By Stewart Whyte, director at Fleet Audits
I was already active in the UK fleet industry when the idea of Fleet News was first proposed.
It seemed that it would be a good idea to have a specialist publication to deal with an industry that, even then, was evolving rapidly to the changes in the country’s political and economic scene.
Back in 1978, the fleet market was just emerging from more than five years of tough economic times.
We’d recently come through the first major energy crisis, the meltdown of the economy and rescue by the International Monetary Fund, tight restrictions on credit, sky-high interest rates, the Lib-Lab pact.
Employers and employees alike were still coming to grips with the ‘standardised’ system of company car taxation, rather than the individually-calculated tax returns. Oh – and we’d recently joined the European Common Market.
Plus ça change – plus c’est la même chose as the French might say. Up until 1977-78, the company car market was quite rigid in two tiers: mobile employees had fairly basic cars (Ford Escort and Cortina; Chrysler Avenger; BLMC Allegro and Marina – all exclusively British-made) while directors had Jaguar, Rover, Triumph or Ford Granada.
There were some Mercedes-Benz and the occasional Volvo – but BMW, Audi, Saab were very rare, and nobody had a Japanese model.
Companies bought their cars outright (often with bank-borrowed cash), with only 10-12% using contract hire. Until 1976, the standard contract was for 24 months/40,000 miles. The normal warranty was for 12 months and up to 12,000 miles.
Fleet managers were usually male, and very often with a workshop background. Policy decisions were made by the board and run within finance. These were hard business-based issues and personnel had little involvement, but that was all changing.
During the national pay freeze, when inflation was more than 10% per annum, there was a huge expansion of company car entitlement.
This was easy to introduce, as there was an active – and very willing – fleet infrastructure able to deliver the goods. But since personnel/HR was now involved, and for a whole new range of employees, the shape of the demand changed, as well as the size.
Manufacturers started to offer better warranties. Finance leasing emerged as a mainstream facility, now offered by banks and finance houses. Interest rates were still high, so most of the increased market was funded on easy terms.
To reduce costs, extended replacement cycles (usually 36 months/60,000 miles) became the norm.
Fleet News reported these changes and by making the new systems public knowledge, helped all these market expansion opportunities. And so it continues.
Within the Fleet Audits Consultancy, I’ve watched as changing attitudes to outsourcing, coupled with innovation on the supply-side has seen huge changes in the operation of the market.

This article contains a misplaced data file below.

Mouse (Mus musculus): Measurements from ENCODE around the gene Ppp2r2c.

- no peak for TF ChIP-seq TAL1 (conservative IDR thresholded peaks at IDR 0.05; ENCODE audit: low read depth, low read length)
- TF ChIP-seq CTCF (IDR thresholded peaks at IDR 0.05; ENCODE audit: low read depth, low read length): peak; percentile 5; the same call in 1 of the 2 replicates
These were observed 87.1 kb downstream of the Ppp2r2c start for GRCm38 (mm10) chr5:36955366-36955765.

The key fundamentals of fleet management remain. Cars need to be sourced, funded, maintained, insured, fuelled and taxed – and eventually sold on.
Somebody, somewhere, needs to do these. Back in the late 1970s, employers did most of these tasks, except where contract hire covered the supply/funding/tax/disposal.
Major changes to company car taxation and attitudes to road safety and environmental considerations have brewed a powerful evolutionary cycle that now delivers the majority of new company vehicles under leasing arrangements, which often include fuel and accident management.
Dramatically increased build quality, reliability and extended warranties have relegated the need for a mechanically-minded transport manager.
We’ve been through several stages of fleet manager – but even that is now a declining concept: total mobility management now – and rightly for the current conditions – looks at optimising every aspect of employee movement with the right vehicle for each business journey that is deemed necessary.
All aspects of vehicle technology have advanced to the point where self-driving cars are a reality, even if not yet at a stage of public launch.
The active, pinging map of the Goldfinger Aston Martin and the speech recognition of the Enterprise flight deck computer are now commonplace in even modestly-priced cars.
Back in 1978, the only diesel cars were taxis, a few Austin Cambridges and some Land Rovers. Since then, various fuels have come and gone, each with its own pros and cons.
Many have been influenced by taxation – some of which has been muddle-headed and short-term.
We’re now firmly in the electric vehicle era, but patchy recharging infrastructure and a stupidly-complex access/payment system is not yet particularly attractive to many fleet operators.
Evolution won’t stop. Fleets don’t inhabit a vacuum – they need to serve the core businesses and the context of the overall economy.
And I guess that Fleet News will keep on reporting opportunities and results for another 40 years.
Happy 40th Fleet News and many happy returns.